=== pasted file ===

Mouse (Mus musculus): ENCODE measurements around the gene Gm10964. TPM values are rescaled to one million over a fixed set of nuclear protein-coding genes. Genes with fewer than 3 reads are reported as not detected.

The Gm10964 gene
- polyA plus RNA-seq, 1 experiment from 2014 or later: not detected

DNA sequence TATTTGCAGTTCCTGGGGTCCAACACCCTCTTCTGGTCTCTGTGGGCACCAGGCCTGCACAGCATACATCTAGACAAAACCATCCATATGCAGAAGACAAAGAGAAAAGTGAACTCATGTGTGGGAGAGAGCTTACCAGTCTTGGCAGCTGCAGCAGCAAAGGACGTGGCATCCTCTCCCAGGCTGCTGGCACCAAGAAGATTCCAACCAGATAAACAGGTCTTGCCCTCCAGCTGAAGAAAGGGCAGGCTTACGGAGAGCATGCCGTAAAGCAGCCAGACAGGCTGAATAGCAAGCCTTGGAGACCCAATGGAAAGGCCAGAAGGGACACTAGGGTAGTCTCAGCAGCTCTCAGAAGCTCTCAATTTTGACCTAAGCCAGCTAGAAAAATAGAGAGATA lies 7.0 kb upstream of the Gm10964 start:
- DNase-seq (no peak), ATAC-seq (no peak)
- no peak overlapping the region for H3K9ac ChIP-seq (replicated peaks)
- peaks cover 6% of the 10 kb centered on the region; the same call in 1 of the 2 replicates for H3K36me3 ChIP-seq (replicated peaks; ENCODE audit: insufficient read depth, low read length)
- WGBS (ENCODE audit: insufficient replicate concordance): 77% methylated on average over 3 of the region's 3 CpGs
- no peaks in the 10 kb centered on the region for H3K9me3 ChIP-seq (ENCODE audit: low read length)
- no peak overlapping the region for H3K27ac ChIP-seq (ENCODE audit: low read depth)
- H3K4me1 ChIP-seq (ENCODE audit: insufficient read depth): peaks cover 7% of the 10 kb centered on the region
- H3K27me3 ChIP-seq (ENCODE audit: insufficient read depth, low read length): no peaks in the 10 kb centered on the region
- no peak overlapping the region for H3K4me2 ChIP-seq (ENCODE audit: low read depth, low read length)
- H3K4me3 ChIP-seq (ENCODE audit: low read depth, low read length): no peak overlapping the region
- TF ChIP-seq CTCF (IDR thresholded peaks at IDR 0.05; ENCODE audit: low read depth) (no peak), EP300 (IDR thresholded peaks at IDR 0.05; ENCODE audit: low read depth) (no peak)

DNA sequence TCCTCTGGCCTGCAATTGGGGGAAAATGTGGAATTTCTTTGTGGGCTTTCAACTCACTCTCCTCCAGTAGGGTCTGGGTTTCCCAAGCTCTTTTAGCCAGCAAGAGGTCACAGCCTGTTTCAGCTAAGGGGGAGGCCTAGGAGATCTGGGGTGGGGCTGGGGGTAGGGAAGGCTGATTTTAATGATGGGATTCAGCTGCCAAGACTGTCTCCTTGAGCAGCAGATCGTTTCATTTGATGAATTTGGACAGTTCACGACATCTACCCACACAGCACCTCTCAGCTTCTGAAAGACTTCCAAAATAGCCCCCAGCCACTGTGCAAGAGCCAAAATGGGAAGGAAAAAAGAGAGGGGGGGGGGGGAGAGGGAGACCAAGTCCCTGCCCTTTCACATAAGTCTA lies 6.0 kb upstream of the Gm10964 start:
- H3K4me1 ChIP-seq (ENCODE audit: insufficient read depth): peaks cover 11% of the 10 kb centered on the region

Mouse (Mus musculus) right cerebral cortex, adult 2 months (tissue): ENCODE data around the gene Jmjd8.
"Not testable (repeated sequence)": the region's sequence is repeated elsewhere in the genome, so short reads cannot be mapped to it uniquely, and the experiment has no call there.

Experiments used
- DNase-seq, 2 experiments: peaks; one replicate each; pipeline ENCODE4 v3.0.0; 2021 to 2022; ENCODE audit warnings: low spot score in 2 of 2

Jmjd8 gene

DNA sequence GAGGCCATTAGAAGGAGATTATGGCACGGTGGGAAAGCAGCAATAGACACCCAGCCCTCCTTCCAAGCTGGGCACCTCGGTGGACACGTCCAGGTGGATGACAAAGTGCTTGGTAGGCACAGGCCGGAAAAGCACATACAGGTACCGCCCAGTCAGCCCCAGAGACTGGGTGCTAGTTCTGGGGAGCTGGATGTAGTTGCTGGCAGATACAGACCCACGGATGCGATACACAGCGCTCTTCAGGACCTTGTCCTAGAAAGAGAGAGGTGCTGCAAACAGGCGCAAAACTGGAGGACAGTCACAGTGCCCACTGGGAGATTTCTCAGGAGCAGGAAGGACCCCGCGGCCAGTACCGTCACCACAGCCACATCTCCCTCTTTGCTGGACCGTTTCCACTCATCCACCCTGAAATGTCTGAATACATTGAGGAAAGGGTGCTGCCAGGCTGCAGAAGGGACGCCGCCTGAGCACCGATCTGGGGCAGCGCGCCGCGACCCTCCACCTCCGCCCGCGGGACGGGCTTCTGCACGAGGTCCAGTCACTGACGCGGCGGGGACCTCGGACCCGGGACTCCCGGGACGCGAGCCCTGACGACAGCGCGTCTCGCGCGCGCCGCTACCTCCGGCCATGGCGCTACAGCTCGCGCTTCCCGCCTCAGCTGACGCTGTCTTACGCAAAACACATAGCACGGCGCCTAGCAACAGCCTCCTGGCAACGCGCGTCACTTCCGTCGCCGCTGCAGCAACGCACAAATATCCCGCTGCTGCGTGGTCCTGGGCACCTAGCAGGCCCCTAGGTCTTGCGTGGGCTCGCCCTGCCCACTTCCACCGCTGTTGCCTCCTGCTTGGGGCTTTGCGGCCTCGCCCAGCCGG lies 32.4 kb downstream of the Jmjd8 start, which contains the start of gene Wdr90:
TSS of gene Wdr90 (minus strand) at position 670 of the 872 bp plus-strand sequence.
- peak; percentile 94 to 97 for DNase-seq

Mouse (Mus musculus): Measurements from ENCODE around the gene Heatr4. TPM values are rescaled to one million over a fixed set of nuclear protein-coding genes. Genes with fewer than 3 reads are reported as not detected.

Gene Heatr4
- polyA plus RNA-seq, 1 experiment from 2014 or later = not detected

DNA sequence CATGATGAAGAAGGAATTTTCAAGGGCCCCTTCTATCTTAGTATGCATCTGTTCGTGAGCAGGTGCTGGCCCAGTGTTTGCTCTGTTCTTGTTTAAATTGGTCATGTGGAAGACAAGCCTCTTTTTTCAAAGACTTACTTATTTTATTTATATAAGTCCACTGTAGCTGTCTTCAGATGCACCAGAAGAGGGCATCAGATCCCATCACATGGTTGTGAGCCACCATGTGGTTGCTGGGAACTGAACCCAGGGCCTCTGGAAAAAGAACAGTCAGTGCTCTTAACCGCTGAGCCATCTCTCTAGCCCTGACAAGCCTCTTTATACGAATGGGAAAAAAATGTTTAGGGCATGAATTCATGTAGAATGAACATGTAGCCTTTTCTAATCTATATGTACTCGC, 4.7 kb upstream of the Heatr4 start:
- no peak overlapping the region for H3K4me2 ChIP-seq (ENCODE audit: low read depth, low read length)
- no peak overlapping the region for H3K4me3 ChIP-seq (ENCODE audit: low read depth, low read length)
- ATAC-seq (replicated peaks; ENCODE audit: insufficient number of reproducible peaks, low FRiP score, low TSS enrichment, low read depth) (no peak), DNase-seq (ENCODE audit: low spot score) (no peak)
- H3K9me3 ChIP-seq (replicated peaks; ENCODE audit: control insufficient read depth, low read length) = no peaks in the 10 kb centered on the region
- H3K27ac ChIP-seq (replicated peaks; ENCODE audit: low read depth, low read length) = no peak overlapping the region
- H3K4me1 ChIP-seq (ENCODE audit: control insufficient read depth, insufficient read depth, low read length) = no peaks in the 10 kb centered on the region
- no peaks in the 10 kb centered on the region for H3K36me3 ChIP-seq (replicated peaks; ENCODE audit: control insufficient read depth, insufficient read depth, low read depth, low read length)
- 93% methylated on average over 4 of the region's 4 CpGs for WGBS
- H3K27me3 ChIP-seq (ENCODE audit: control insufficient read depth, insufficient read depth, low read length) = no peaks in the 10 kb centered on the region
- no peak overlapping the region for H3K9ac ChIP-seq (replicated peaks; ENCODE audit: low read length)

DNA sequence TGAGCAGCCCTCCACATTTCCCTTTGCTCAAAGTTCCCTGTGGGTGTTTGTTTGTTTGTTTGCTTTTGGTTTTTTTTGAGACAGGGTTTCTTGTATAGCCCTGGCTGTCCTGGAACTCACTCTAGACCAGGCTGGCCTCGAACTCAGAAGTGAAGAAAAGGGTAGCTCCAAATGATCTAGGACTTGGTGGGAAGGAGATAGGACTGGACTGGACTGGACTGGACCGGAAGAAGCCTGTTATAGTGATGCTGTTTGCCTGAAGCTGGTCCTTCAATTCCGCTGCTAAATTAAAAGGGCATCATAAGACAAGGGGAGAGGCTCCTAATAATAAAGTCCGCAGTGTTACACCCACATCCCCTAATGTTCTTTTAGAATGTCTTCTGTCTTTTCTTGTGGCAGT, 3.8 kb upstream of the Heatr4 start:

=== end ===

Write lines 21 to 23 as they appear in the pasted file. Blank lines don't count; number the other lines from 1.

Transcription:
- DNase-seq, 2 experiments: peaks; one replicate each; pipeline ENCODE4 v3.0.0; 2021 to 2022; ENCODE audit warnings: low spot score in 2 of 2

Jmjd8 gene

DNA sequence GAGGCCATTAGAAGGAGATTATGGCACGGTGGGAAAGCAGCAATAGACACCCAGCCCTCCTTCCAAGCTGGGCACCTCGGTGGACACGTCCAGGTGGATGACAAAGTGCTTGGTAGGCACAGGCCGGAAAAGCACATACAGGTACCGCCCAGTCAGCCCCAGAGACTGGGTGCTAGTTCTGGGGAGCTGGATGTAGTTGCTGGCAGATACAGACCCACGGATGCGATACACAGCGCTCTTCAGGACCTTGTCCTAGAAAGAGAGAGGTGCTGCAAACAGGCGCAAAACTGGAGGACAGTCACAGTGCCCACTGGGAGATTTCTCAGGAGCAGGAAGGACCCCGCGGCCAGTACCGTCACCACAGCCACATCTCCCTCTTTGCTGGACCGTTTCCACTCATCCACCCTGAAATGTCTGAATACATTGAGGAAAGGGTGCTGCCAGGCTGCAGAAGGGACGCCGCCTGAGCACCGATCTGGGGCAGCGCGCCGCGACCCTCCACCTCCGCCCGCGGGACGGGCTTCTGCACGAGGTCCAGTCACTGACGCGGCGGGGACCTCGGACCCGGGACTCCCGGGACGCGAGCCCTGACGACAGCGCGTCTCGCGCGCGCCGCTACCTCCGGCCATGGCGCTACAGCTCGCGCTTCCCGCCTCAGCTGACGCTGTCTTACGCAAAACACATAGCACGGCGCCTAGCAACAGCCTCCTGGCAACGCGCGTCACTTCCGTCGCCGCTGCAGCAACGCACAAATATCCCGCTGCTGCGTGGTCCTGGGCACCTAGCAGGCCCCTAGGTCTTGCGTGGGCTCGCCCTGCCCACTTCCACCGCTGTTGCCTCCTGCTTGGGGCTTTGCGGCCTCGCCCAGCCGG lies 32.4 kb downstream of the Jmjd8 start, which contains the start of gene Wdr90: